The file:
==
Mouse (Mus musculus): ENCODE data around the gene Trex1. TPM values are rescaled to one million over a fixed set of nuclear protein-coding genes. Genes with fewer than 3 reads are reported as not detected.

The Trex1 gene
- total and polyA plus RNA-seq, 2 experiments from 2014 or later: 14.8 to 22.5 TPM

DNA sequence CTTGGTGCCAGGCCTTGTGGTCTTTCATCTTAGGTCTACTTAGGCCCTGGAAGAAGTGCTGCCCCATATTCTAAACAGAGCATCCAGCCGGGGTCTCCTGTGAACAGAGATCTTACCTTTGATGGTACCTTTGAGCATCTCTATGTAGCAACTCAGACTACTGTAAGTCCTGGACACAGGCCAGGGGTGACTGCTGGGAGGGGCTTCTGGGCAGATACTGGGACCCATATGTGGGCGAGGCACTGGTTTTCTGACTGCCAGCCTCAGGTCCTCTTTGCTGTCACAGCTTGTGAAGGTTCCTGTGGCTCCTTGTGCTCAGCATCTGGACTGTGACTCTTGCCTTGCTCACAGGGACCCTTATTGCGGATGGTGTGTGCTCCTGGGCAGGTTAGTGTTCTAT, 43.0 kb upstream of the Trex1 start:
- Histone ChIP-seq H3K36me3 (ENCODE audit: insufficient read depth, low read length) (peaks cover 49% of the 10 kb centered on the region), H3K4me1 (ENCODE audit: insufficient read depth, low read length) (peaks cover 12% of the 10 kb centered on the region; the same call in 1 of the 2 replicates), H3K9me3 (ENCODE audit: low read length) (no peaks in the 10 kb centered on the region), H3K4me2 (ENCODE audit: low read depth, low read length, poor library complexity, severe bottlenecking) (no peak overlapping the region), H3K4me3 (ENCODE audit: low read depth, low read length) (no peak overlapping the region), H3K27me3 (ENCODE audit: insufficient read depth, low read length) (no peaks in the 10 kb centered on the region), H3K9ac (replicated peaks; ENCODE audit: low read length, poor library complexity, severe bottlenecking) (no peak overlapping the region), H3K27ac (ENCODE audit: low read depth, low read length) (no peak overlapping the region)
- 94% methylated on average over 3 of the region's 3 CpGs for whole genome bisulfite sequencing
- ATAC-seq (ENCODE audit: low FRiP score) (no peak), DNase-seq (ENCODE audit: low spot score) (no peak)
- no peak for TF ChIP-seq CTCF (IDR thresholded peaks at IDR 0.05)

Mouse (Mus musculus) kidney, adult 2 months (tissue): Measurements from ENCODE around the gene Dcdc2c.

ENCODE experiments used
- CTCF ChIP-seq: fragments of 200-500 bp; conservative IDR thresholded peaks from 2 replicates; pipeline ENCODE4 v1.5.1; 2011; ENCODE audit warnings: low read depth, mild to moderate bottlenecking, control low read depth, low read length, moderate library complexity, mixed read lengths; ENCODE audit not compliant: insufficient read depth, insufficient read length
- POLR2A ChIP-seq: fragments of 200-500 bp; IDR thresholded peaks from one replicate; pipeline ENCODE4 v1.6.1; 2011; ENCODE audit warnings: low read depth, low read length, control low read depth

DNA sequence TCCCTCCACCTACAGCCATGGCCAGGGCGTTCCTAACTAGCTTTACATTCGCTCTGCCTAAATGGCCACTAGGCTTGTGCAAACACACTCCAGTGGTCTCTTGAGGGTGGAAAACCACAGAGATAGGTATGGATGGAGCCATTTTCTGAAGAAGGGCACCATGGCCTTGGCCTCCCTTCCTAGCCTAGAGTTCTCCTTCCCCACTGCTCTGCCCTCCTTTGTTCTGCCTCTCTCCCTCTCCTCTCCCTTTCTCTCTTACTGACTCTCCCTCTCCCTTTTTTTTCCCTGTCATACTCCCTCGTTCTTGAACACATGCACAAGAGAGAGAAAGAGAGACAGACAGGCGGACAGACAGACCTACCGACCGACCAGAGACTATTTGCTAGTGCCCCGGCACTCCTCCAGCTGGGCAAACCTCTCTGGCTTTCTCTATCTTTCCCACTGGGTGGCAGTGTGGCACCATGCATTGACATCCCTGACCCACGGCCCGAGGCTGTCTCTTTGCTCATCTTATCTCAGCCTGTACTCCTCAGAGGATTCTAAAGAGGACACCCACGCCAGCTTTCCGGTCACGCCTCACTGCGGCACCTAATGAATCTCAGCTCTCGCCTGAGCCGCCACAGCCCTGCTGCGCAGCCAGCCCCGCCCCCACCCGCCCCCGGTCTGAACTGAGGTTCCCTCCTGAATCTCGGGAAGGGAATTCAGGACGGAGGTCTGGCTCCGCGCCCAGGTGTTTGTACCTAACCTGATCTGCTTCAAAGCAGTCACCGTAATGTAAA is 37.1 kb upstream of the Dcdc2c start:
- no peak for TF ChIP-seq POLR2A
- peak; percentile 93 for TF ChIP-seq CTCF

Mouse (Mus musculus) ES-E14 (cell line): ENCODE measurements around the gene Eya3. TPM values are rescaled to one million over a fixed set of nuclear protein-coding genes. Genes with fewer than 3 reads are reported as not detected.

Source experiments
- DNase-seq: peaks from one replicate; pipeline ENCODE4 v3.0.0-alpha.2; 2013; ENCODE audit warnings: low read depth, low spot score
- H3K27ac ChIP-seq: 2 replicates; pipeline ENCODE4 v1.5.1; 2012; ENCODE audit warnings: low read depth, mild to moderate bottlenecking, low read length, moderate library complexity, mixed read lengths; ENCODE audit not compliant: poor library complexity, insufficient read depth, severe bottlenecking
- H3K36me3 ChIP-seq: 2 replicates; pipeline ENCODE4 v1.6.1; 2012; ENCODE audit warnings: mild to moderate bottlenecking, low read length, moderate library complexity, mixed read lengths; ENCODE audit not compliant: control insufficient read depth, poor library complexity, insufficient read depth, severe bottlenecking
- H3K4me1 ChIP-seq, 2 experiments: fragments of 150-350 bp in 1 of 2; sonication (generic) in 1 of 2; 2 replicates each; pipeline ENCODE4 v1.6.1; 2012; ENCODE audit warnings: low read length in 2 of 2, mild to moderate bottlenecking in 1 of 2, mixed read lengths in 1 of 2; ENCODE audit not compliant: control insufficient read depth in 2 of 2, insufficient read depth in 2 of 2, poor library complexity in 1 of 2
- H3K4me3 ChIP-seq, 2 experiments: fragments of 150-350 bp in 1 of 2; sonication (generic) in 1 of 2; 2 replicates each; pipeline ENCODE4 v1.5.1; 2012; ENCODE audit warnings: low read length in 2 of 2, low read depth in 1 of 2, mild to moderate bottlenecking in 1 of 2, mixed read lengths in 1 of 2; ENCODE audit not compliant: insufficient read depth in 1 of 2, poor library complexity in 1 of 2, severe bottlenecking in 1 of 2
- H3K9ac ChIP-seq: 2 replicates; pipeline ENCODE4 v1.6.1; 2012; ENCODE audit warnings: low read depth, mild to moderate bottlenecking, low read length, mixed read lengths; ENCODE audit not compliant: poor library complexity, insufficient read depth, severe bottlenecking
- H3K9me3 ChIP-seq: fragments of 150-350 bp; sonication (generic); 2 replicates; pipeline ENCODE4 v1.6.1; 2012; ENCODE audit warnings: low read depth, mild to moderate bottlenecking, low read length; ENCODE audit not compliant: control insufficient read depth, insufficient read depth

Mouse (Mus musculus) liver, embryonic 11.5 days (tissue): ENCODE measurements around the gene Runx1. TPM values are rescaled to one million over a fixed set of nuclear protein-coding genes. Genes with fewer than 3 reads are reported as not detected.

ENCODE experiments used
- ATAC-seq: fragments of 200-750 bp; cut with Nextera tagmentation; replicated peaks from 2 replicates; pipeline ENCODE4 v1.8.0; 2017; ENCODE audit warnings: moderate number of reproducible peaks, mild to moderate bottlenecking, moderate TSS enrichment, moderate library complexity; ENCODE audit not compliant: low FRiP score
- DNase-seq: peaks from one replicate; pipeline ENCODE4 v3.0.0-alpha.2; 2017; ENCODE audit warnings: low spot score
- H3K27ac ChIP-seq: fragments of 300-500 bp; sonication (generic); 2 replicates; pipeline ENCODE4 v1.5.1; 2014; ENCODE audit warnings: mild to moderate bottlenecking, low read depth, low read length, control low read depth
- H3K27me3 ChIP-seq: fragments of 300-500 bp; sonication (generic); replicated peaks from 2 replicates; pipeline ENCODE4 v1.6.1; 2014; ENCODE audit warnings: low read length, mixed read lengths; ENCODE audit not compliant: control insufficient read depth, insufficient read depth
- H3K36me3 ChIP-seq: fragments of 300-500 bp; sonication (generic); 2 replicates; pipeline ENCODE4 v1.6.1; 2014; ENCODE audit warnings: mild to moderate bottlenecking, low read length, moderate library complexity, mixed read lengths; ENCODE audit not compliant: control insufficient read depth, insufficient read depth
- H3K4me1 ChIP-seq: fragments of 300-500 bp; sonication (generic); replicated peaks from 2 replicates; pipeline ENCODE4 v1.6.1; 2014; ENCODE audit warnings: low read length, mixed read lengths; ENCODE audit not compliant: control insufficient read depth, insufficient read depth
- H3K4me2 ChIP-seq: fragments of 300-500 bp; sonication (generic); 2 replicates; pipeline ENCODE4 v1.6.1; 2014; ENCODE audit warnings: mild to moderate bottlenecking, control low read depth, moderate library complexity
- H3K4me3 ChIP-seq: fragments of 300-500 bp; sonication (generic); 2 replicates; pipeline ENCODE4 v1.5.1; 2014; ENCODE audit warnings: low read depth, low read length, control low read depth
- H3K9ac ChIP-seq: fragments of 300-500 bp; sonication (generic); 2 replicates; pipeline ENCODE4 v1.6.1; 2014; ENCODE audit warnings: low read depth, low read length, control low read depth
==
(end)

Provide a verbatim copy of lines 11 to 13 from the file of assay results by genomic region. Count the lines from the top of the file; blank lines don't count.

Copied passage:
- CTCF ChIP-seq: fragments of 200-500 bp; conservative IDR thresholded peaks from 2 replicates; pipeline ENCODE4 v1.5.1; 2011; ENCODE audit warnings: low read depth, mild to moderate bottlenecking, control low read depth, low read length, moderate library complexity, mixed read lengths; ENCODE audit not compliant: insufficient read depth, insufficient read length
- POLR2A ChIP-seq: fragments of 200-500 bp; IDR thresholded peaks from one replicate; pipeline ENCODE4 v1.6.1; 2011; ENCODE audit warnings: low read depth, low read length, control low read depth

DNA sequence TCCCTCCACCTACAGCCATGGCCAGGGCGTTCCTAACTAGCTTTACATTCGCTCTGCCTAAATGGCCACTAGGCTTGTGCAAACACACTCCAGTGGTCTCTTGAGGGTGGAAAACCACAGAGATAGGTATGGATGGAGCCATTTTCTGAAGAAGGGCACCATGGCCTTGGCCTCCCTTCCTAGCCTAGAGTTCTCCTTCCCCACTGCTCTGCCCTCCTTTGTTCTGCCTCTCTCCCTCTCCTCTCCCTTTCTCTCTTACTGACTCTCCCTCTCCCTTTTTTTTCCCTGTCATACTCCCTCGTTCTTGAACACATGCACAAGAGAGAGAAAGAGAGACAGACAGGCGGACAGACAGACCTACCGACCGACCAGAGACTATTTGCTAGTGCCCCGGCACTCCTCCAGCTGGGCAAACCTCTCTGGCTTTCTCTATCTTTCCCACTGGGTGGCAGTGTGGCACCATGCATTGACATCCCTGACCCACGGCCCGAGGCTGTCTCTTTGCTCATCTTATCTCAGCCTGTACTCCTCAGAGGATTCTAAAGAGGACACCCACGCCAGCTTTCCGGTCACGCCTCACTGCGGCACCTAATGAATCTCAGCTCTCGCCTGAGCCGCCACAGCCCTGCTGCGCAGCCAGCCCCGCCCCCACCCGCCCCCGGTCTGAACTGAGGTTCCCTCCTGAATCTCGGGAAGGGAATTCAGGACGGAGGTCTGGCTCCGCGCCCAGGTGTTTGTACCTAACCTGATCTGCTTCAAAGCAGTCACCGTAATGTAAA is 37.1 kb upstream of the Dcdc2c start: